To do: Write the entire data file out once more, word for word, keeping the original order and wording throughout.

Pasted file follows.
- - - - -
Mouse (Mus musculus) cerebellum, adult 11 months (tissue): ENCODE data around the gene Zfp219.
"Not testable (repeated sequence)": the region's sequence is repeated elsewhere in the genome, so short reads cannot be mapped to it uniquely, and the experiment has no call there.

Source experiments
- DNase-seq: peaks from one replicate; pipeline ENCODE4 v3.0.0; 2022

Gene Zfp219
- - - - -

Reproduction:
Mouse (Mus musculus) cerebellum, adult 11 months (tissue): ENCODE data around the gene Zfp219.
"Not testable (repeated sequence)": the region's sequence is repeated elsewhere in the genome, so short reads cannot be mapped to it uniquely, and the experiment has no call there.

Source experiments
- DNase-seq: peaks from one replicate; pipeline ENCODE4 v3.0.0; 2022

Gene Zfp219